Placing cone packs throughout kiln will give  bccbtter idea of performance also.

What temp rise did you enter?

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Thank you Babs. The controller is quite primitive, so it's not possible to enter a temp rise.  The temp rate of 104°C/hr was calculated from manually noting the temp every ten minutes leading up to max temp. The kiln doesn't have any peepholes either, perhaps I should drill a hole!

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Think you could have been closer to cone 9 the way the cone 7 is blistered. Any chance you have infinite switches on the kiln as well as the controller? Also wondering what cone your clay is rated to? Are you using one of those wide range claybodies that go from 6 - 10? Reason I'm asking is if your pots came out without any sign of overfiring the clay it makes me wonder if is is a broad range clay. 

51 minutes ago, AndieF said:

I have a glass thermometer that goes up to 400°C, is it worth heating the kiln up to say around 350°C with the glass thermometer positioned very close to the thermocouple(type s) and see if there is an offset? Would that be a reliable test?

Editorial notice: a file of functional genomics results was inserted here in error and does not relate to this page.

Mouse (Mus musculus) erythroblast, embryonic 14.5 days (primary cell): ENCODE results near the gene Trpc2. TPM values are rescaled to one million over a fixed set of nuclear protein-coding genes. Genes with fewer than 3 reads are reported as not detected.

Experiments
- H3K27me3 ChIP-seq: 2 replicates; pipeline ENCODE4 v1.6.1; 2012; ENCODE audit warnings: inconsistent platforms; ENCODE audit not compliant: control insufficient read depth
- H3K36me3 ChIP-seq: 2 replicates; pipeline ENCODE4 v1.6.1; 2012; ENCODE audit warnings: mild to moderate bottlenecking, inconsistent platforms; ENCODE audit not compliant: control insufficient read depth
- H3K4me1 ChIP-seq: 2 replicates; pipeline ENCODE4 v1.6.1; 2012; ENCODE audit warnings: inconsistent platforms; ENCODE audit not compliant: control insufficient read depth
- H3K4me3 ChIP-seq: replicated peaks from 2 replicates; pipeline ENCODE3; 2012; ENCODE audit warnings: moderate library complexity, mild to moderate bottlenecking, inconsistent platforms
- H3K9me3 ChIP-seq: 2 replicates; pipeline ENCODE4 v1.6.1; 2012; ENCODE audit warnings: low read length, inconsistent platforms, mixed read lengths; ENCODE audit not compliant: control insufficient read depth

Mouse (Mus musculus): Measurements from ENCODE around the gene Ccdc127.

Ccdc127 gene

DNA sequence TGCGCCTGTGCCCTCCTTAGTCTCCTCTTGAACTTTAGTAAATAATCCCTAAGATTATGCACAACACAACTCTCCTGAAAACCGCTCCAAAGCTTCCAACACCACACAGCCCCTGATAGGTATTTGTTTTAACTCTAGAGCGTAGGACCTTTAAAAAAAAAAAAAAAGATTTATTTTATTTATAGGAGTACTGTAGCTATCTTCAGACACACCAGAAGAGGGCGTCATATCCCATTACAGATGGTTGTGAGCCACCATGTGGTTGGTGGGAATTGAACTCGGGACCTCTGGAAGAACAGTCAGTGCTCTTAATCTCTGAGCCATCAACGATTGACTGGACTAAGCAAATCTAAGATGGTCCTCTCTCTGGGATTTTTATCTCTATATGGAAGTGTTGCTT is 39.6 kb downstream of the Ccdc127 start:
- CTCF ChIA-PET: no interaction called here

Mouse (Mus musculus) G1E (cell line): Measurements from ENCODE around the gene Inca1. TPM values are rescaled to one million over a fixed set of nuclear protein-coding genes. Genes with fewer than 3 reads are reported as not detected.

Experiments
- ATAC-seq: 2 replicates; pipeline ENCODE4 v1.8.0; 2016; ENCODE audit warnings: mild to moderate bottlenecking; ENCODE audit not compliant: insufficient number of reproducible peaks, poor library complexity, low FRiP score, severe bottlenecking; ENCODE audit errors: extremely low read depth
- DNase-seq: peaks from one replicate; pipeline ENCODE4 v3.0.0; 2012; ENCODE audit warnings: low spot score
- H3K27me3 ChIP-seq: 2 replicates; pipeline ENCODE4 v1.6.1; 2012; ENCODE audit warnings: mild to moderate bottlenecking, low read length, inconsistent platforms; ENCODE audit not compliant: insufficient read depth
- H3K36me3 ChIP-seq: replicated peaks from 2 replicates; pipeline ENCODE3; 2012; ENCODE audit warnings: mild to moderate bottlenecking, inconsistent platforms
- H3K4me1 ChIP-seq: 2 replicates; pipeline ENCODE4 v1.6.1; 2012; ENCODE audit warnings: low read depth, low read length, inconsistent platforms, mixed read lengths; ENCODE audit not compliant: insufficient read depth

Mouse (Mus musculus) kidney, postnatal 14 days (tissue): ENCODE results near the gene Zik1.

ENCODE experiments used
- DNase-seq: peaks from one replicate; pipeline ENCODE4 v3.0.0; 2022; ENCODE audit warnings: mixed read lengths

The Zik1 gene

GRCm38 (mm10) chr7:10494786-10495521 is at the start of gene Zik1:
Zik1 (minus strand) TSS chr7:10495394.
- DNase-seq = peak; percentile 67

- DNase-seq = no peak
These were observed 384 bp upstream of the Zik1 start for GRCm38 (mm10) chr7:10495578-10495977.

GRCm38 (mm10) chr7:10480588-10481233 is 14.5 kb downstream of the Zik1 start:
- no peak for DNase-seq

Nope, not going hot enough. 

32 minutes ago, AndieF said:

perhaps I should drill a hole!

I would. Can buy or make a plug for it or attach a swinging style spyhole cover made from stoneware or stainless.

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Thank you Min. The clay is rated from 1200°C - 1260°C, as is the glaze I used. At the rate of temperature rise I had, I calculate that  a cone 9 would be about 1268°C, so slightly above the ratings for the clay and glaze. There's absolutely no blistering of the clay and the colour of the Glaze actually looks better then the manufacturer's photo with lots of small variations of colour. Would a lower temperature produce a more muted effect?

If there is an offset, wouldn't that be linear over the whole temperature range? In which case the glass thermometer might work?

Edited by AndieF